Citizens were yesterday given more disheartening news of the termination of 33 workers by Vembev, the former local distributors of beverages like Pepsi and Ocean Spray, as it prepares to end operations and allegations by the Oilfields' Workers Trade Union that Unilever is also about to close its doors and terminate 285 workers.
Agostini’s Ltd managing director Anthony J. Agostini says Vembev's operations have been absorbed into another subsidiary, Caribbean Distribution Partners Trinidad Limited and its two other businesses, Hand Arnold and Vemco. Mr Agostini explained that the beverage industry both here and worldwide had been going through a lot of significant transitions driven by consumer desire for lower-sugar beverage options and also eco-friendly packaging. However, he said Agostini believed Hand Arnold and Vemco had stronger operations in research and development and marketing capabilities and would be in a better position to meet the consumer's needs and allow the company to be more effective. Agostini noted that the restructuring would help them to focus and grow the company’s international proprietary beverage brands.
Yesterday, while Unilever did not confirm the elimination of close to 300 high paying jobs, it did admit to financial difficulty in the midst of what it described as a "weak domestic economy and challenging global environment." The OWTU, however, is insisting the workers will ultimately lose jobs at the company.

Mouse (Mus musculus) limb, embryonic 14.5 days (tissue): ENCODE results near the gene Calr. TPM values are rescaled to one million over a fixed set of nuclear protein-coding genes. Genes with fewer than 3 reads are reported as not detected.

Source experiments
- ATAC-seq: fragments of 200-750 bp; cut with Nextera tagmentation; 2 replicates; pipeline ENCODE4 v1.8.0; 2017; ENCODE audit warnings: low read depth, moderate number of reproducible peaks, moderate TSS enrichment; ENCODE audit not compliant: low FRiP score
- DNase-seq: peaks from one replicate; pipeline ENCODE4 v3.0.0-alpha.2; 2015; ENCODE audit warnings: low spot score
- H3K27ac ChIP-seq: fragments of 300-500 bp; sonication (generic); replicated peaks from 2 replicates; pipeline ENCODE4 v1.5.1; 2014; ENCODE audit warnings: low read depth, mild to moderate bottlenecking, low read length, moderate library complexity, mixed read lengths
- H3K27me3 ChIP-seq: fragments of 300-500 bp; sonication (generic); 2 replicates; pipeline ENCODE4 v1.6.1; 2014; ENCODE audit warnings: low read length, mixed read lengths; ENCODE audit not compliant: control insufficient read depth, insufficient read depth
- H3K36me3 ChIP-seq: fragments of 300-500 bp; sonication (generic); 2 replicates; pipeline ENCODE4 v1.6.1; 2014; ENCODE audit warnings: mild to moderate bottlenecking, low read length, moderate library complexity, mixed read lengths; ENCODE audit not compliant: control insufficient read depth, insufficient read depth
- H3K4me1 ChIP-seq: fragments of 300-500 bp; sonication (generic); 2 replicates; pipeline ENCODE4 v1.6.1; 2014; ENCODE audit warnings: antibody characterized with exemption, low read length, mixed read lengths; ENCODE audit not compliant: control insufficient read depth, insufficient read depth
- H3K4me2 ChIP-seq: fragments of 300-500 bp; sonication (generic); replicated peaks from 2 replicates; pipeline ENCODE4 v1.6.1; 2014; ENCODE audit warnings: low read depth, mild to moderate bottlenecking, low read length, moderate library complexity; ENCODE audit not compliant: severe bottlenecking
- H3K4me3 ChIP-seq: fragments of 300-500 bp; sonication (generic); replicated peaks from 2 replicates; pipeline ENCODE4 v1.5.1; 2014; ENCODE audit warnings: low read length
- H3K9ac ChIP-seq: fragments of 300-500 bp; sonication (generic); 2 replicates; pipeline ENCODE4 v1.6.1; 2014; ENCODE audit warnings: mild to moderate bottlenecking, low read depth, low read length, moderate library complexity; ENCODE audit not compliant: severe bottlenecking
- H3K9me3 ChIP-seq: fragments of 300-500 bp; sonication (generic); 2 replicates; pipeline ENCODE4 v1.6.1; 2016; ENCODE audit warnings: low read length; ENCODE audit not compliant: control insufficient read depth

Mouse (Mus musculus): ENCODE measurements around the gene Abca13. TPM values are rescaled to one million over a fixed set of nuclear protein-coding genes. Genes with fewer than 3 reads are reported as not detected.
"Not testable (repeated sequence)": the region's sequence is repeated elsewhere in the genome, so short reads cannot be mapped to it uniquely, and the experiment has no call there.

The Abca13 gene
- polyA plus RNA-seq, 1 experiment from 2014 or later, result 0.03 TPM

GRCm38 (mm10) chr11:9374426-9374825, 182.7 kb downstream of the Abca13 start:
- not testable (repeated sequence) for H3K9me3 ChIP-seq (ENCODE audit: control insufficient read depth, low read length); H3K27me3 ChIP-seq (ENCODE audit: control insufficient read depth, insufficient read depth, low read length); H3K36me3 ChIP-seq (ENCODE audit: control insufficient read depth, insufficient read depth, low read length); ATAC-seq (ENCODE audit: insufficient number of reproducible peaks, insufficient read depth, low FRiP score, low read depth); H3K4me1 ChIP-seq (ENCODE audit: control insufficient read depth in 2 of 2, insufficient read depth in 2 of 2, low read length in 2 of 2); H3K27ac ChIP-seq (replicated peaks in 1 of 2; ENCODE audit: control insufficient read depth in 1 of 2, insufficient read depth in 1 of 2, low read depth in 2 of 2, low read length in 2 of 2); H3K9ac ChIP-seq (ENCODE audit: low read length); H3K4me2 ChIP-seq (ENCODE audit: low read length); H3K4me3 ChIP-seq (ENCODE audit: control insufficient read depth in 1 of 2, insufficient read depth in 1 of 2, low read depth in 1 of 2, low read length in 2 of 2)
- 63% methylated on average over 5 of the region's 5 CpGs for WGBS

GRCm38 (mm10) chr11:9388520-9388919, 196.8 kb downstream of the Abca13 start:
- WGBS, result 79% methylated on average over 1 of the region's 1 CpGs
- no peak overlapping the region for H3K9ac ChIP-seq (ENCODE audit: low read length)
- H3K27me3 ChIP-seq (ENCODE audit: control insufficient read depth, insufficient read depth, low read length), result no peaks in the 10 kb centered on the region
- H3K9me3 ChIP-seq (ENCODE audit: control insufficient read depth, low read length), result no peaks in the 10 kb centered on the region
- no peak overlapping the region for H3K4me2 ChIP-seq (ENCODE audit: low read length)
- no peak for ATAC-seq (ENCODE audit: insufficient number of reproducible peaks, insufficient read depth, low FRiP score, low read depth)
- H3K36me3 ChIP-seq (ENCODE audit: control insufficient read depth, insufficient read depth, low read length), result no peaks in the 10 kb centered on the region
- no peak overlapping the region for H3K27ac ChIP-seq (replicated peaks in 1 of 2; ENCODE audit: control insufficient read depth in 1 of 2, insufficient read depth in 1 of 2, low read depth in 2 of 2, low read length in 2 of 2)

Both the fear of and actual sending home of workers shows that while the T&T economy appears to have been stabilised, it has done so at a much lower level than many companies had based their projections on. It also indicates that in order to survive and hopefully prosper, companies are prepared to take hard decisions, including mechanisation, digitisation and other measures to increase their efficiency. In short, the ultimate decision is to make their operations leaner.
With the economy structurally the same for decades and the last major stream of income coming in 2005 with the establishment of Atlantic's Train 4, it is expected that more workers will go home if the Government does not find new revenue streams to stimulate the economy.
The country's high debt to GDP ratio, the lower forever energy prices and the challenge with defending the TT dollar does not leave a lot of room for fiscal stimulus by the Government.
Added to this is the growing consensus that a global recession is looming, as reflected in the inverted yield curve for securities in the US, meaning the challenge for the T&T economy is real.
Finance Minister Colm Imbert has boasted that the economy has turned around but unless the Government is able to increase revenues it is likely there will be more pain.
As with every challenge, there is an opportunity to make changes and we urge the Government to truly work on greater efficiency and reform of the public service.